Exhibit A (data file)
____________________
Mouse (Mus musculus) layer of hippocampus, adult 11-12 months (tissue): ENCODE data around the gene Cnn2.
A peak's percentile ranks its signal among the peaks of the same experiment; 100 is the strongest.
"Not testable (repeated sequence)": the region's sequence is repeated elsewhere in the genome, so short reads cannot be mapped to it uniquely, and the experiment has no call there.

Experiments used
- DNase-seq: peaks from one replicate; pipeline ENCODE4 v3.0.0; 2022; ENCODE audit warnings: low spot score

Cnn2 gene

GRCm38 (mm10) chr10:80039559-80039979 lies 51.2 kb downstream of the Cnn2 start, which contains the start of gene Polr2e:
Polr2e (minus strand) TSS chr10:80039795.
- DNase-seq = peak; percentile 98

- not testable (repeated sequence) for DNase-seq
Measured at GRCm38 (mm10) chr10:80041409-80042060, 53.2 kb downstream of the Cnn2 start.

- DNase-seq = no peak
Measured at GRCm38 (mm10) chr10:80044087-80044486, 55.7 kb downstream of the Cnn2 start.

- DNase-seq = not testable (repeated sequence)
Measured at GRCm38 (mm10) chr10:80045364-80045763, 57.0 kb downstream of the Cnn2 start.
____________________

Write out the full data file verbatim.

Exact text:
Mouse (Mus musculus) layer of hippocampus, adult 11-12 months (tissue): ENCODE data around the gene Cnn2.
A peak's percentile ranks its signal among the peaks of the same experiment; 100 is the strongest.
"Not testable (repeated sequence)": the region's sequence is repeated elsewhere in the genome, so short reads cannot be mapped to it uniquely, and the experiment has no call there.

Experiments used
- DNase-seq: peaks from one replicate; pipeline ENCODE4 v3.0.0; 2022; ENCODE audit warnings: low spot score

Cnn2 gene

GRCm38 (mm10) chr10:80039559-80039979 lies 51.2 kb downstream of the Cnn2 start, which contains the start of gene Polr2e:
Polr2e (minus strand) TSS chr10:80039795.
- DNase-seq = peak; percentile 98

- not testable (repeated sequence) for DNase-seq
Measured at GRCm38 (mm10) chr10:80041409-80042060, 53.2 kb downstream of the Cnn2 start.

- DNase-seq = no peak
Measured at GRCm38 (mm10) chr10:80044087-80044486, 55.7 kb downstream of the Cnn2 start.

- DNase-seq = not testable (repeated sequence)
Measured at GRCm38 (mm10) chr10:80045364-80045763, 57.0 kb downstream of the Cnn2 start.